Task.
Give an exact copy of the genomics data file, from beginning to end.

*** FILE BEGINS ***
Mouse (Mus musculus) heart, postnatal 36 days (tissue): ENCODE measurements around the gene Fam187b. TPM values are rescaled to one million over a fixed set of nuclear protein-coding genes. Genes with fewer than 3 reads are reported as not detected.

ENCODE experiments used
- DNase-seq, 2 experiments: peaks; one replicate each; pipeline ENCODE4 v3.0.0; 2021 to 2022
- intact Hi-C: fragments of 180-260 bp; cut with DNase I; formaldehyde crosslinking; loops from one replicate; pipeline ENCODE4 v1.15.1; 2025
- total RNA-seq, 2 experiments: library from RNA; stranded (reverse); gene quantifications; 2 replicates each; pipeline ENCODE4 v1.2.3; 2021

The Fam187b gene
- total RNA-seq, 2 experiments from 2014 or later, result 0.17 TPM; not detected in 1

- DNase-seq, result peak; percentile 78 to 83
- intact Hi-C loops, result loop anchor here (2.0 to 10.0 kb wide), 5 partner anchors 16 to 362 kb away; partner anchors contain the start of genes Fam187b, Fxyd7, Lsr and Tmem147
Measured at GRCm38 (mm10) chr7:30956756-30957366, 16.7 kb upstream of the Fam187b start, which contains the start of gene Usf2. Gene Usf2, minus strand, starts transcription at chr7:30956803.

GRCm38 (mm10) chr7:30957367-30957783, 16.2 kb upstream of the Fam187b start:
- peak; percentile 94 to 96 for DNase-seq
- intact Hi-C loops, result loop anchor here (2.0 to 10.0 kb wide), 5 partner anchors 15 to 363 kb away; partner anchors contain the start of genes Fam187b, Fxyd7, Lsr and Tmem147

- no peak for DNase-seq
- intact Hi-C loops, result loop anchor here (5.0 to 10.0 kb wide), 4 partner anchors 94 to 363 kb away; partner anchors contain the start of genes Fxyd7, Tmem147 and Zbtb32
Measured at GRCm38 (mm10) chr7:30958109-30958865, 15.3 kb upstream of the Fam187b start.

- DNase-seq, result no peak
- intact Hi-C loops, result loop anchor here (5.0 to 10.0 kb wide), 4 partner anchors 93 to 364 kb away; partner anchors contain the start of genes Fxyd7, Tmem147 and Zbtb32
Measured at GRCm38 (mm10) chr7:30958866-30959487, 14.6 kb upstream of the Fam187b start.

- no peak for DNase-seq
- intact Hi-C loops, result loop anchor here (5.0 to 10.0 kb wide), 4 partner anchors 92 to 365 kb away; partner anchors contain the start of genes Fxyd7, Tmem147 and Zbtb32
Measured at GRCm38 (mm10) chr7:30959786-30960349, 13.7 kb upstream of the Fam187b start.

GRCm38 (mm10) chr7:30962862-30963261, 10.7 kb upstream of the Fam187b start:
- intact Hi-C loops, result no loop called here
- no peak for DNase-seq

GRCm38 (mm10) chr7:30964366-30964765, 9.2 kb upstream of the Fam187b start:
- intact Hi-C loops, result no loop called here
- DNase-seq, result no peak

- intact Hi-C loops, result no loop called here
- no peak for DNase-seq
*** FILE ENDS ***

Mouse (Mus musculus) heart, postnatal 36 days (tissue): ENCODE measurements around the gene Fam187b. TPM values are rescaled to one million over a fixed set of nuclear protein-coding genes. Genes with fewer than 3 reads are reported as not detected.

ENCODE experiments used
- DNase-seq, 2 experiments: peaks; one replicate each; pipeline ENCODE4 v3.0.0; 2021 to 2022
- intact Hi-C: fragments of 180-260 bp; cut with DNase I; formaldehyde crosslinking; loops from one replicate; pipeline ENCODE4 v1.15.1; 2025
- total RNA-seq, 2 experiments: library from RNA; stranded (reverse); gene quantifications; 2 replicates each; pipeline ENCODE4 v1.2.3; 2021

The Fam187b gene
- total RNA-seq, 2 experiments from 2014 or later, result 0.17 TPM; not detected in 1

- DNase-seq, result peak; percentile 78 to 83
- intact Hi-C loops, result loop anchor here (2.0 to 10.0 kb wide), 5 partner anchors 16 to 362 kb away; partner anchors contain the start of genes Fam187b, Fxyd7, Lsr and Tmem147
Measured at GRCm38 (mm10) chr7:30956756-30957366, 16.7 kb upstream of the Fam187b start, which contains the start of gene Usf2. Gene Usf2, minus strand, starts transcription at chr7:30956803.

GRCm38 (mm10) chr7:30957367-30957783, 16.2 kb upstream of the Fam187b start:
- peak; percentile 94 to 96 for DNase-seq
- intact Hi-C loops, result loop anchor here (2.0 to 10.0 kb wide), 5 partner anchors 15 to 363 kb away; partner anchors contain the start of genes Fam187b, Fxyd7, Lsr and Tmem147

- no peak for DNase-seq
- intact Hi-C loops, result loop anchor here (5.0 to 10.0 kb wide), 4 partner anchors 94 to 363 kb away; partner anchors contain the start of genes Fxyd7, Tmem147 and Zbtb32
Measured at GRCm38 (mm10) chr7:30958109-30958865, 15.3 kb upstream of the Fam187b start.

- DNase-seq, result no peak
- intact Hi-C loops, result loop anchor here (5.0 to 10.0 kb wide), 4 partner anchors 93 to 364 kb away; partner anchors contain the start of genes Fxyd7, Tmem147 and Zbtb32
Measured at GRCm38 (mm10) chr7:30958866-30959487, 14.6 kb upstream of the Fam187b start.

- no peak for DNase-seq
- intact Hi-C loops, result loop anchor here (5.0 to 10.0 kb wide), 4 partner anchors 92 to 365 kb away; partner anchors contain the start of genes Fxyd7, Tmem147 and Zbtb32
Measured at GRCm38 (mm10) chr7:30959786-30960349, 13.7 kb upstream of the Fam187b start.

GRCm38 (mm10) chr7:30962862-30963261, 10.7 kb upstream of the Fam187b start:
- intact Hi-C loops, result no loop called here
- no peak for DNase-seq

GRCm38 (mm10) chr7:30964366-30964765, 9.2 kb upstream of the Fam187b start:
- intact Hi-C loops, result no loop called here
- DNase-seq, result no peak

- intact Hi-C loops, result no loop called here
- no peak for DNase-seq